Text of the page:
Add Data. Navigate to X:\Marin_NHD_2013, HE_Archive folder, MNHD_HE_archive u84_data, USGS_Marin_HUC12_PG.

When that’s added, right-click on it and turn on Labels.

Using the Select by Rectangle,select appropriate polygon.With the polygon selected Data > Export Data to the new feature class. Give the output an appropriate name in the recently created home geodatabase, e.g. Sausal_HUC12_pg.. Save it as a map layer.

Using Analysis Tools > Proximity > Buffer, give it a buffer of 150m. Be sure to put the output into the Feature Dataset within the Home (or default) geodatabase. Give it a name like: xxx_HUC12_150m_pg.

Add Data MNHD_HE_Archive, MNHE_HE_merge_(latest version)

Using Analysis Tools > Extract > Clip, clip the HE lines to the buffered polygon. Be sure to put the output in the Feature Dataset in the Home (or default) geodatabase. Give it a name like xxx_HUC12_150m_clip_li.

Open an edit session on the new clipped lines feature. Select by location, with Add to Current Selection, select and delete lines flowing out. Add lines flowing through.

Get USGS FCodes and ReachCodes: Add Data. Navigate to X:\Marin_NHD_2013, HE_Archive folder, MNHD_HE_archive u84_data, USGS_NHDH_20130722_FCode_RC_diss_li.

Using ArcToolbox > Analysis Tools > Extract > Clip, clip it to the buffered polygon. . Be sure to put the output in the Home (or default) geodatabase and add “_clip”: (this might get truncated so be careful to get it all.)


Next get the USGS GNIS_IDs and GNIS_Names: Add Data. Navigate to X:\Marin_NHD_2013, HE_Archive folder, MNHD_HE_archive u84_data, USGS_NHDH_20130722_GNIS_flow_li

Using ArcToolbox > Analysis Tools > Extract > Clip, clip it to the buffered polygon. . Be sure to put the output in the Home (or default) geodatabase and add “_clip: (this might get truncated so be careful to get it all.)


It might be a good idea to remove the unclipped layer at this point.

For the clipped FCode and ReachCode lines, go to Properties, Symbology, Categories, set the Value Field to FCode, and Import Symbology from another area that already has the symbology desired saved as a layer file,, e.g. Sausal …. diss_li. (Remove All, then Add All Values if necessary.)

Add the similar Symbology to the Local lines. Adjust the colors and sizes so that they are corresponding but visually distinct.

To get the labels for the FCodes, from ArcToolbox >Data Management Tools > Domains >Assign Domain the Field. e.g.,

Input table Sausal_HUC12_150m_clip_li
Field Name FCode
Domain Name: MNHD_FCode_domain2

Click OK

Open the Attribute Table for xxx_HUC12_150m_clip_li. Add two fields. Name the first field GNIS_ID, make it a text field with a length of 10. Name the second field GNIS_Name and also make it a text field but with a length of 120.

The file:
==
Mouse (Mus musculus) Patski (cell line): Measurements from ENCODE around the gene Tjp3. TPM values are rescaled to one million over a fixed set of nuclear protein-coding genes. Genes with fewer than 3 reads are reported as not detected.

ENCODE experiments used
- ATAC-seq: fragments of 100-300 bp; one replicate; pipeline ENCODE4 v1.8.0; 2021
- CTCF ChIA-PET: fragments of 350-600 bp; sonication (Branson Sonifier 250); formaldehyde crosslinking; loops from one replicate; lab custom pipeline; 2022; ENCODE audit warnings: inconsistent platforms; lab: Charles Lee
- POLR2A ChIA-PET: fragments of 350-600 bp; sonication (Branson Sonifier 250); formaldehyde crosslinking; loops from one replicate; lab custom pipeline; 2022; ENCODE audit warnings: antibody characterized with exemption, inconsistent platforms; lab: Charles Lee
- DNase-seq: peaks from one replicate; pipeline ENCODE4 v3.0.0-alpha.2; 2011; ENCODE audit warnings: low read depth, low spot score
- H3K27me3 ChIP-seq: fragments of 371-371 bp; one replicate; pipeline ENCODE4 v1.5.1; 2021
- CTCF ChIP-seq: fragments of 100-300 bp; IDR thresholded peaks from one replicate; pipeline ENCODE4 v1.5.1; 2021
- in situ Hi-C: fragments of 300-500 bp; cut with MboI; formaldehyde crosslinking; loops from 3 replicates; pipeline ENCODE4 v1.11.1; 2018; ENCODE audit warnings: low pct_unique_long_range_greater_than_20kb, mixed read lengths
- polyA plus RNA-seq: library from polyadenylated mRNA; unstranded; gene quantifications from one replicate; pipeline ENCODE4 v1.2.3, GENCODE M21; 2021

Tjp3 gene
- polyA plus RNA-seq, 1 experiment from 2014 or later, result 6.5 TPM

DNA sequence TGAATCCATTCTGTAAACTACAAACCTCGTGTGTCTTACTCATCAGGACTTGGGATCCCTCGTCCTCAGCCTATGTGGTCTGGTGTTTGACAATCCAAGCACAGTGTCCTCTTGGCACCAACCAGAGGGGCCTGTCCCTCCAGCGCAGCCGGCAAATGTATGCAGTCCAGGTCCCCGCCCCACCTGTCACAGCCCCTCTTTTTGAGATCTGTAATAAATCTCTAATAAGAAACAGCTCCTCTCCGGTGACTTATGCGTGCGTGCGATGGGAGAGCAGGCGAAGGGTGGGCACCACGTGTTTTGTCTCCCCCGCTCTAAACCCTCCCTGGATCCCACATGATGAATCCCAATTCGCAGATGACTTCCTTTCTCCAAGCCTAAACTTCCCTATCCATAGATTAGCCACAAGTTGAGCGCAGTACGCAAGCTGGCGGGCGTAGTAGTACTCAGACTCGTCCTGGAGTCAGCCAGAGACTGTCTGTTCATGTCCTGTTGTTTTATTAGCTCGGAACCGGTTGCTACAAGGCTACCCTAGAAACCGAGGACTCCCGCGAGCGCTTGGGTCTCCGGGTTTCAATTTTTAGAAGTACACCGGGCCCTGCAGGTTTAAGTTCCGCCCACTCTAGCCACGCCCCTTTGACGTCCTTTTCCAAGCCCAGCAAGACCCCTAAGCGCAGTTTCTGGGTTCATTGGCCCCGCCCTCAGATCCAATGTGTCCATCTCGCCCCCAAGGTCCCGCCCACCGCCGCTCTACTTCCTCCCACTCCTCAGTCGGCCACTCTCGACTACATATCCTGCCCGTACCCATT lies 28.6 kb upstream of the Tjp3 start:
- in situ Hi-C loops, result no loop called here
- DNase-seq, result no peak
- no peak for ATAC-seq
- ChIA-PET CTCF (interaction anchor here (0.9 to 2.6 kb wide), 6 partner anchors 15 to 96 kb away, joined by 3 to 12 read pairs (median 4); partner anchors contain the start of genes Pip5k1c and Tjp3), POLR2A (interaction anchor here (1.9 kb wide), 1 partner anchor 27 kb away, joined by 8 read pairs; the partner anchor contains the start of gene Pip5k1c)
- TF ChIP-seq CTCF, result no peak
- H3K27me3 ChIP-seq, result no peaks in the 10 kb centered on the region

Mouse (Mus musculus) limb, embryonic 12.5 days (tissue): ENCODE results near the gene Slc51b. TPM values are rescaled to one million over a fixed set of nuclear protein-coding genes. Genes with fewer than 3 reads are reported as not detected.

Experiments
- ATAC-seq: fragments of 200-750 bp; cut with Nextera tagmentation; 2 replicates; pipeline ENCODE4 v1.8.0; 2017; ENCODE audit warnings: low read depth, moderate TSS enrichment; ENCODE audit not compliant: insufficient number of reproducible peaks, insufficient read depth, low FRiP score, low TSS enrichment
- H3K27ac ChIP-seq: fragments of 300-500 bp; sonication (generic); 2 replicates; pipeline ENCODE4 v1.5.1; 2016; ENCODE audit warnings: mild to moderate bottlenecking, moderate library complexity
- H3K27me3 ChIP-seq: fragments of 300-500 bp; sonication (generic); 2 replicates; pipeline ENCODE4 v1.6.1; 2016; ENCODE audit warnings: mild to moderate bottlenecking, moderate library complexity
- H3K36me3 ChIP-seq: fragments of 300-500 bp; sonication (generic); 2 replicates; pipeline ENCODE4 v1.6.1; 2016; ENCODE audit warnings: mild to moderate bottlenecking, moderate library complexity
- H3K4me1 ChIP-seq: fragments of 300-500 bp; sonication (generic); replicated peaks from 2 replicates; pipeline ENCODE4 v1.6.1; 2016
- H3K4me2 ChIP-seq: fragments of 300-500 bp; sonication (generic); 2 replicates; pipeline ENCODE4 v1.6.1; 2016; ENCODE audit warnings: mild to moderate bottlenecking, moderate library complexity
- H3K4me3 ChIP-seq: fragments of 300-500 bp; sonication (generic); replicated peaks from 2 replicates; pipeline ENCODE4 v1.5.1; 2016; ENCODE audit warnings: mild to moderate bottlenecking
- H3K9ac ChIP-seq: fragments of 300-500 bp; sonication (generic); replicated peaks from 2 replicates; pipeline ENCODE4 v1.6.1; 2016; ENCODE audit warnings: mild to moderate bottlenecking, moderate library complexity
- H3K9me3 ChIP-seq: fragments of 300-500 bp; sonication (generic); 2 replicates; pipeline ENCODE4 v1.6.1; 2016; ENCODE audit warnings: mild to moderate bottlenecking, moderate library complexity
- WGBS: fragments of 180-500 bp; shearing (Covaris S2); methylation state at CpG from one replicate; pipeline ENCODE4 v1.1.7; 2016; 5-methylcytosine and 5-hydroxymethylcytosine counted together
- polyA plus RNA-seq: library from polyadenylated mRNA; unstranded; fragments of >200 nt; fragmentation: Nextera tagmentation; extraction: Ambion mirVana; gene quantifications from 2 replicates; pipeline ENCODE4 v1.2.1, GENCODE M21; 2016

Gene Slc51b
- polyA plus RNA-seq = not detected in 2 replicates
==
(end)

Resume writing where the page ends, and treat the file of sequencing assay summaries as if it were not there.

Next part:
Guiding Principles for Conflation:
If USGS NHDH lines are present where no local HE features exist in HE_Archive, create new line features in xxx_HUC12_150m_clip_li. These will be merged back into the HE_Archive at a later date.

Only conflate our local resolution lines as far as the NHD lines extend. Upper extents are likely to have their own Reach Codes and FCodes generated at a later step.

Introduction VI.
Preparing terrain from LAS

A. Terrain Work Setup Identify the location of your .LAS and .EEX tiles and working directory where the grid will be built. Prepare a File Geodatabase with a Feature Dataset that has both projection (horizontal) and position (vertical) defined. The California-Marin County system has made use of US National Grid a WGS 1984 UTM (meters) projection and WGS 1984 (Geoid 2003) NAVD 1988 position. Also, identify from metadata the projection and position of your LiDAR source data and prepare a Feature Dataset that corresponds to those. If building terrain for just one HUC-12 area, it might be helpful to copy the LAS tiles specific to the HUC-12 into a subdirectory named “LAS_tiles” in the work area.

In ArcGIS 10.1, turn on the LAS Dataset toolbar and use ArcTools > Data Management Tools > LAS Dataset > Create LAS Dataset and save the resulting .LASD in the work directory. The LAS Dataset is a very compact index to the directory of LAS and EEX tiles that were identified above.

When created and included in the map document, the LASD will likely appear as a grid of red-outlined tile boundaries, and if one zooms in far enough, the LASD will be displayed as either points or a dynamically-generated TIN based on selections in the LAS Dataset toolbar. It is even possible to dynamically generate and display contours, which can be exceedingly useful for data QA. Context-click the LASD in the ArcMap’s Table of Contents and open Layer Properties > Display Tab. The Point limit identifies the number of points where display will transition from outline tile boxes to individual points or TIN. In the Layer Properties > Filter Tab note how the LiDAR classification codes can be selected by both number and description. Not all classes will be present in every set of data, but Marin County data has contained useful data in class “2 Ground” and “9 Water”

B. Manually QA LiDAR Class Codes One key to fine-tuning the import of LiDAR data into a refined terrain is having proper class codes. A major source of contamination can be LiDAR returns from a water surface classified as ground returns. In this case, it may be desirable to manually craft a polygon feature for the known water surface and apply ArcTools > 3D Analyst Tools > Data Management > Set LAS Class Codes Using Features to set points within the polygon to class 9/water.